The Call of the Wild Flower

The Call of the Wild Flower

Sir,—Your reviewer is mistaken in thinking that I needlessly imported into my book any “odious comparison” between flowers wild and tame. Such comparisons have long been widely prevalent in the common depreciation of wild flowers as “weeds”; and it was necessary to show how injuriously this prejudice has affected our native flora. The less brilliant flowers are despised as being valueless and unowned; hence the practice of transplanting the handsomer species into cultivation, and so robbing the wilderness in the interests of the garden. This being the case, there was nothing invidious in asserting what appear to some flower-lovers to be the superior attractions of the wild. Had I not done so, I should have neglected my main purpose, which was to dwell on the personal aspect of flower; for I think there is more personality in free plants than in any “prisoners of the parterre,” however beautiful these may be.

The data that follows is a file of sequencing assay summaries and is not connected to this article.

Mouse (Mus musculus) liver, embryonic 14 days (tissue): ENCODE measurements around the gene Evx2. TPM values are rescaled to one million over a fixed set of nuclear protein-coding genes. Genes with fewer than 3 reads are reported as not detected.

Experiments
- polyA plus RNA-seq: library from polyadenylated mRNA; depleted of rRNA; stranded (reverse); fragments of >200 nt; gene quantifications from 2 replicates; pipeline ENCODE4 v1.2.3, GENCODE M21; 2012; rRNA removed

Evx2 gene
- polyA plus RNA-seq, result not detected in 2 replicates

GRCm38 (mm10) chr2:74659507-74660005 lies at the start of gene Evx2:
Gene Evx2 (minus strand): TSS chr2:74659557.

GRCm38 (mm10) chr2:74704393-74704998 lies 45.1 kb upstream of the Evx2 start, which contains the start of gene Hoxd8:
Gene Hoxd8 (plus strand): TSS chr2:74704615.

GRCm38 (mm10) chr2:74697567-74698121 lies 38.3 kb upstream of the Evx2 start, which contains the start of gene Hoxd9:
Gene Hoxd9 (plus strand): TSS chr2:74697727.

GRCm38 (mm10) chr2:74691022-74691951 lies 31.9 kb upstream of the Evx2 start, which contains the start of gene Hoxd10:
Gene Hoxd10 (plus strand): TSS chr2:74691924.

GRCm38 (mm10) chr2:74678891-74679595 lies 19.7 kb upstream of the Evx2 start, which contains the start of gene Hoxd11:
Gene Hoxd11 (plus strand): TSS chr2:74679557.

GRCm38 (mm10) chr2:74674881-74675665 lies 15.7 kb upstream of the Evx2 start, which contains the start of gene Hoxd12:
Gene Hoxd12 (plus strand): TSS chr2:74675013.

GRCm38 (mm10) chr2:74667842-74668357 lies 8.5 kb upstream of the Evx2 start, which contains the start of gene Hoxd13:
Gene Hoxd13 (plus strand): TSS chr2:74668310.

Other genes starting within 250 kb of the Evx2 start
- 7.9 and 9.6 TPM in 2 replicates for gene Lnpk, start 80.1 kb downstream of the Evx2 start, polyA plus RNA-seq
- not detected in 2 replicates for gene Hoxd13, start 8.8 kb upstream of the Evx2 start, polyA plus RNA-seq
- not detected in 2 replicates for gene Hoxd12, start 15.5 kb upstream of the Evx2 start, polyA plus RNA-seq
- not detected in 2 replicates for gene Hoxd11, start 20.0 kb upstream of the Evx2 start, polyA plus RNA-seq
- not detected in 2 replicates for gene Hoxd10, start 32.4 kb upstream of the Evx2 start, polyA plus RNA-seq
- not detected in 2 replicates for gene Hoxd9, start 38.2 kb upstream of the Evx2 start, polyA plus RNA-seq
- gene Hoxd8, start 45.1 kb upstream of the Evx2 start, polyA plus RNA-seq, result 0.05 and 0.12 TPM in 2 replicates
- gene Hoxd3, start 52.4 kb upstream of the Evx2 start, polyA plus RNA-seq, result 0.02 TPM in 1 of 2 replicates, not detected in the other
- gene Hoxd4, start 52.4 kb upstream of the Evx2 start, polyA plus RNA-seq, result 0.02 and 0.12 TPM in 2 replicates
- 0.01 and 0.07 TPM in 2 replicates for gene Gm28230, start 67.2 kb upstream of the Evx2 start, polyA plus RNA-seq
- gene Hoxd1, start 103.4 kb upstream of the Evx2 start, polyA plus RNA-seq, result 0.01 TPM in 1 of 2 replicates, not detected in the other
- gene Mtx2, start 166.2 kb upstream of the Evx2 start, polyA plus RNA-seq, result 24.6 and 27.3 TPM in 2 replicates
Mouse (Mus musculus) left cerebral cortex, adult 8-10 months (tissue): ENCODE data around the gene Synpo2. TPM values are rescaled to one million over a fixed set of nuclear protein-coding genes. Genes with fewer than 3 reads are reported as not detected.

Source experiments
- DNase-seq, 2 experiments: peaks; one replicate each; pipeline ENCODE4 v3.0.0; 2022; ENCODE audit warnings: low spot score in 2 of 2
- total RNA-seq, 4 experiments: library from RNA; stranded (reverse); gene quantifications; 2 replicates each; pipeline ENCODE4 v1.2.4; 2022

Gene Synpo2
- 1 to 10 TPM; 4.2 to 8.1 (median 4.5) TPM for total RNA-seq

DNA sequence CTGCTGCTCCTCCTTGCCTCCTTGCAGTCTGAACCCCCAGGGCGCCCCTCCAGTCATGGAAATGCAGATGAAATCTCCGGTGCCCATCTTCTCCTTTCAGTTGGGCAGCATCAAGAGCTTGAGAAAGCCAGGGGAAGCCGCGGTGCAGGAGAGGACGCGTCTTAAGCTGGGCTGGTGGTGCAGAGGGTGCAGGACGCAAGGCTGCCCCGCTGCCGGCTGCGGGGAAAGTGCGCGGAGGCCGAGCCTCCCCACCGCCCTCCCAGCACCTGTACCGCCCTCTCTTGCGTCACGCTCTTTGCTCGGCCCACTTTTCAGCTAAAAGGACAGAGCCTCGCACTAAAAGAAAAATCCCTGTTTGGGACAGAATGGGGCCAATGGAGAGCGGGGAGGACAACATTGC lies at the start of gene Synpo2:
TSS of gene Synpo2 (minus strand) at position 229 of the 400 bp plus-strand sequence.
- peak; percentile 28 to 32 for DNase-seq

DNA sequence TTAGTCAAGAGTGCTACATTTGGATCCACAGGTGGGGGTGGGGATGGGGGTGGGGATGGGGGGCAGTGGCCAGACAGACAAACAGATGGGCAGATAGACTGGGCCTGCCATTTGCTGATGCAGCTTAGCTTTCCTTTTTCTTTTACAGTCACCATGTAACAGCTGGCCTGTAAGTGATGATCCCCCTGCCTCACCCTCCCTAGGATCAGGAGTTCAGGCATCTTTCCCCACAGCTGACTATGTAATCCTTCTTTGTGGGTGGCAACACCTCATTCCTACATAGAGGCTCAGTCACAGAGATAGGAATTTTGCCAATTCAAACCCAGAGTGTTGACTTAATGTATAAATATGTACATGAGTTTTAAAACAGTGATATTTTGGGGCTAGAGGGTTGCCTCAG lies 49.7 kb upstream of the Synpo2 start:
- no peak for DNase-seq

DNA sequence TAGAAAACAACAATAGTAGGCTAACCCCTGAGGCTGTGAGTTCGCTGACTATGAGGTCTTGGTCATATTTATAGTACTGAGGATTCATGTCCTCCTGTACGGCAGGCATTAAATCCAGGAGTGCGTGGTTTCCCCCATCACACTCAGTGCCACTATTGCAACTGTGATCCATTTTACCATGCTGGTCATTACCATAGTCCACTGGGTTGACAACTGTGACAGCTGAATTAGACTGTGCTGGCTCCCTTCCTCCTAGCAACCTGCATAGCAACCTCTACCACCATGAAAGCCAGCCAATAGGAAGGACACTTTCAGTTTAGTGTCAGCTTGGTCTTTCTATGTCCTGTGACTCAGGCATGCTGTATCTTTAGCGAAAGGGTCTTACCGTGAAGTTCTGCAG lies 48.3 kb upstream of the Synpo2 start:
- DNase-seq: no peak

When I proposed, with what you call “half-humorous truculence” (but I trust with less of truculence than of humour), that the captives should be set free, I was, of course, referring to native British plants that have been adopted by the gardener, not to the more delicate aliens which, as you gravely remind me, would not long survive their release.

Yours faithfully,

Henry S. Salt

Times Literary Supplement, July 20, 1922, p. 476

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